One year later, you are starting to gain weight again but don't understand why. Those salads you used to eat now have turned into 1000 calorie meals instead of a 300 calorie side dish. You tweaked your knee while on your 3-hour cardio session and you've now cut it down to an hour a week.
You've created unsustainable habits and now have to restart everything.
A slow and steady lifestyle change is what you need. You change how you eat, what you eat, how you think about eating, and how you exercise.
Creating a balanced lifestyle takes a lot of changes, but look at the long picture instead of the immediate results.
You Focused on Appearance Only
I mentioned something about this earlier, so let's expand on it.
Your shirts don't fit right, your jeans suck to wear, and you would rather not have to hide around mirrors. So you start your journey to lose 20 pounds. You've lost the weight and now you don't like this, you don't like that, and you are wondering why you even did this in the first place.
The mentality and thoughts you hold upon yourself are more important than a number on a scale or what size pants you wear. Whether you are 300 pounds and 18% body fat or 140 pounds and skinny-fat, if you don't find some acceptance of your body... you'll never be happy.
I'm not saying you shouldn't be critical and try to fix things. I'm not saying that you have to be in love how you look. I am saying that you need to accept and love yourself so that you can fully reap the benefits of reaching your goal.
You Turned Life Into One Big To-Do List
Along with unsustainable habits, you've effectively had to micro-manage every aspect of your life. It's tiresome and it is unnecessary... But you don't know any better.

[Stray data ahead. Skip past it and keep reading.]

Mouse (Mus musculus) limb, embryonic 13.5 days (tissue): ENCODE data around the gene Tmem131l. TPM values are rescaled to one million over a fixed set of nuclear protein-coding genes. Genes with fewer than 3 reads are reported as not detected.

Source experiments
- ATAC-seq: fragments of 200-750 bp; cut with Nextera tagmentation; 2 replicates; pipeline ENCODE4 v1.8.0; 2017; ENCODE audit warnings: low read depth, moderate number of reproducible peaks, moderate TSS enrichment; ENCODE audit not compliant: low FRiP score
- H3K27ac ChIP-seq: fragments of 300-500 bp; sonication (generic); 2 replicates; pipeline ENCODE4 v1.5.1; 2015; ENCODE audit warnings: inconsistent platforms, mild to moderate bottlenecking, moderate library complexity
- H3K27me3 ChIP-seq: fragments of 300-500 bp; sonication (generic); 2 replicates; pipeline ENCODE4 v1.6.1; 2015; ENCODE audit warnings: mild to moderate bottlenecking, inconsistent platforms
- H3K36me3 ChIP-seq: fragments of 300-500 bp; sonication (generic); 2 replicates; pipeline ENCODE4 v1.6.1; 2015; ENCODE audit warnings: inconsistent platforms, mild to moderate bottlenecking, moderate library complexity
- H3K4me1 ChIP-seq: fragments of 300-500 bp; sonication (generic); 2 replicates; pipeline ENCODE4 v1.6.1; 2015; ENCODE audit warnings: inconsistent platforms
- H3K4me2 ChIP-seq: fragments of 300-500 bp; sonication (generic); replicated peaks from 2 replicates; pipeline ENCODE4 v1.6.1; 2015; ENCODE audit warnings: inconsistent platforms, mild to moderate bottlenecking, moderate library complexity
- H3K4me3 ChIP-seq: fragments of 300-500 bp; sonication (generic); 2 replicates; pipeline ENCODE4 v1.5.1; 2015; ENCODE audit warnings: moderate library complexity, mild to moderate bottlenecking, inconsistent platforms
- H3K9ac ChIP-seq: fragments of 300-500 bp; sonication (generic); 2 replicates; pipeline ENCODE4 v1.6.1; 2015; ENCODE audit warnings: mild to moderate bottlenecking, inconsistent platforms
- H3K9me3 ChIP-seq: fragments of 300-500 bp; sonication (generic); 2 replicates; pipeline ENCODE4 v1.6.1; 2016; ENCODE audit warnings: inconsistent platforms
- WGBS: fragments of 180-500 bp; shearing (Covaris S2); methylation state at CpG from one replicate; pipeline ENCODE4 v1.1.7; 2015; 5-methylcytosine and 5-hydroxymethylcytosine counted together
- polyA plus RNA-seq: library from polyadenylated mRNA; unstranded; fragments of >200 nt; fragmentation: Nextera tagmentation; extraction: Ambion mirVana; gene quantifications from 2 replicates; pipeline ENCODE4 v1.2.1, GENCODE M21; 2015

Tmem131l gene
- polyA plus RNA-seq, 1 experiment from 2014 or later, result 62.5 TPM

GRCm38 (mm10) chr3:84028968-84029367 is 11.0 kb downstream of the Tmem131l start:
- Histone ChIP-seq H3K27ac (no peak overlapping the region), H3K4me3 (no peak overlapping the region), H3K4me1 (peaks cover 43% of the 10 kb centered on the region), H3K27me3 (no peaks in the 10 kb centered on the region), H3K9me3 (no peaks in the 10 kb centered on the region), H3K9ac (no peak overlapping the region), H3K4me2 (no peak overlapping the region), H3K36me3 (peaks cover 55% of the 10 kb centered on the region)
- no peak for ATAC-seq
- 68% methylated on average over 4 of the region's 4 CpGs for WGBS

Staying vigilant on the habits that got you to your fitness goals are great, but when it becomes an obsessive-compulsive situation, it ruins everything. It strips the fun and spontaneity from your life, and you are stuck "on the grind."
Life isn't fun anymore when you have daily weigh-ins and worrying if you've done exactly 45 minutes of cardio today.
Life is one big journey, enjoy it.
How to Get the Most out of Your Experience
Coming from someone who's taken this journey a couple of times... This is all coming from personal experience.
The first thing you need to do is accept who you are. Love your body, love your flaws and work on those flaws, but accept them. If you can at least accept who you are and enjoy your strong points, your weak points start to disappear.
Next, I would recommend making lifestyle changes that you are willing to do for the rest of your life. Things that won't make your life mundane and make you obsess over everything you do. Drastic changes can certainly get you to the goals you want, but they won't last. Think lifestyle change, not diet.
Work on your qualities that you don't like. Are you introverted and wish you could be more comfortable around people? You can start doing that now while working on your goals. You may even find someone on a similar journey.